In contrast, Israel warns civilians to leave before bombing a target so as to avoid civilian casualties to the extent possible, in compliance with international law. Moreover, not only does Israel have the right of self-defence, Israel also has a right of hot pursuit so as to disarm the attackers.
To prevent this happening again, the United Nation Relief and Works Agency, which is permanently present in Gaza, should take up the recommendations made on Aug. 5 by Professor Alan Dershowitz of Harvard Law School. He writes: “why does the United Nations try to shelter Palestinian civilians right in the middle of the areas from which Hamas is firing? Hamas has decided not to use the less densely populated areas for rocket firing and tunnel digging. For that reason, the United Nations should use these sparsely populated areas as places of refuge. Since the Gaza Strip is relatively small, it would not be difficult to move civilians to these safer areas.”
Australian Foreign Minister Julie Bishop stated on August 5: “There have been a number of shocking incidents, including the indefensible shelling of three UN schools, all of which were sheltering civilians. Australia supports calls for a full investigation into these incidents. Both sides must respect international humanitarian law.” Every sensible observer shares a genuine and appropriate concern that not only Hamas, but also Israel, should not breach the rules of war. So how do those rules apply?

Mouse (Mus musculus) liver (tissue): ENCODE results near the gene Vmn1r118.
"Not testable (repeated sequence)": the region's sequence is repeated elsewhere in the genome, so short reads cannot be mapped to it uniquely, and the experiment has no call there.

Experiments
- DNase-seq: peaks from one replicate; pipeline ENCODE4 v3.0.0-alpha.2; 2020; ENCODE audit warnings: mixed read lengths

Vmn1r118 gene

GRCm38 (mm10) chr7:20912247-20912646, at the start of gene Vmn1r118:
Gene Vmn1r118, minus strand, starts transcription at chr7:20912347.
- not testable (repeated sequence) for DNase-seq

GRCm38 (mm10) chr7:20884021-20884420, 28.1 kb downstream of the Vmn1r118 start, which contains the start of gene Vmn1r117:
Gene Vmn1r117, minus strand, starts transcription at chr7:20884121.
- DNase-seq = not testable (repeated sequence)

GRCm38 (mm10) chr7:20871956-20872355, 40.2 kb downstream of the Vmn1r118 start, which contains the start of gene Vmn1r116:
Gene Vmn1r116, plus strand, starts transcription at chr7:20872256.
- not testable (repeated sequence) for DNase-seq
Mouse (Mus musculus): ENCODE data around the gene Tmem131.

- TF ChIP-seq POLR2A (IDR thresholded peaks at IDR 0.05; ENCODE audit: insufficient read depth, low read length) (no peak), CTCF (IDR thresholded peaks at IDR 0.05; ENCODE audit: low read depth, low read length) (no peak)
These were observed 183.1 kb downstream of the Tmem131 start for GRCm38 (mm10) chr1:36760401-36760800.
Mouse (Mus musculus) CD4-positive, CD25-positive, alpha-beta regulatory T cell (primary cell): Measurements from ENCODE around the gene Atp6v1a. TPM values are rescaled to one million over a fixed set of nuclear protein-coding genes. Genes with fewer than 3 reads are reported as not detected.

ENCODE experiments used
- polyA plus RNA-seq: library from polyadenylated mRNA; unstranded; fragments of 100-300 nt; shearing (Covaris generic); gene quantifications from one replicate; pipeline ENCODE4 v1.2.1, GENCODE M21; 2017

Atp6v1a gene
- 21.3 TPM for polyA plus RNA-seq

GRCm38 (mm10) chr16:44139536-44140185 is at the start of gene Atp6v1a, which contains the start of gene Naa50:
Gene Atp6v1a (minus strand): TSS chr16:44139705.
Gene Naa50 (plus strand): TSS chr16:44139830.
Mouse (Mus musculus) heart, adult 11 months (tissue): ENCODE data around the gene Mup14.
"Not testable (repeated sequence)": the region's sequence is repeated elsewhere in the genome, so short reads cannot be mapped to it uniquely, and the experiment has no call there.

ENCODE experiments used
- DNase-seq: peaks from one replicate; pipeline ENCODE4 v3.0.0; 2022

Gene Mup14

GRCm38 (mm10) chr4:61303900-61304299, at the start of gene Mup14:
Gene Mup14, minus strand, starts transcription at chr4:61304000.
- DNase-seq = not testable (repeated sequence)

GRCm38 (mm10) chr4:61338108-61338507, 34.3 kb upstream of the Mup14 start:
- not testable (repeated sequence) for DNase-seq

Firing at legitimate military targets, such as missile and rocket launch sites, and terror tunnels, is permitted, even though Hamas chose to locate them in built-up civilian areas rather than in the available sparsely populated areas of Gaza, unless of course the number of anticipated civilian casualties is disproportionate to the military importance of the target. And that is the issue that Israel faces every time it reacts to Hamas’ relentless rocket attacks on Israeli cities and towns. As recognised in Australian Defence Doctrine publications, this same principle governs Australian military actions:
5.30 The presence of non-combatants, including civilians, in or around a military objective does not change its nature as a military objective. Non-combatants in the vicinity of a military objective must share the danger to which the military objective is exposed. Attacks on military objectives that cause incidental loss or damage to civilians are not prohibited as long as the proportionality rule is complied with.
Military objects are defined as follows:
5.31 Military objectives may include a very wide range of persons, locations and objects. Some examples are:…
• power stations, industry and transport facilities which support military operations;
• facilities which support or enhance command and control, such as communications facilities;
• all persons taking a direct part in hostilities, whether military or civilian;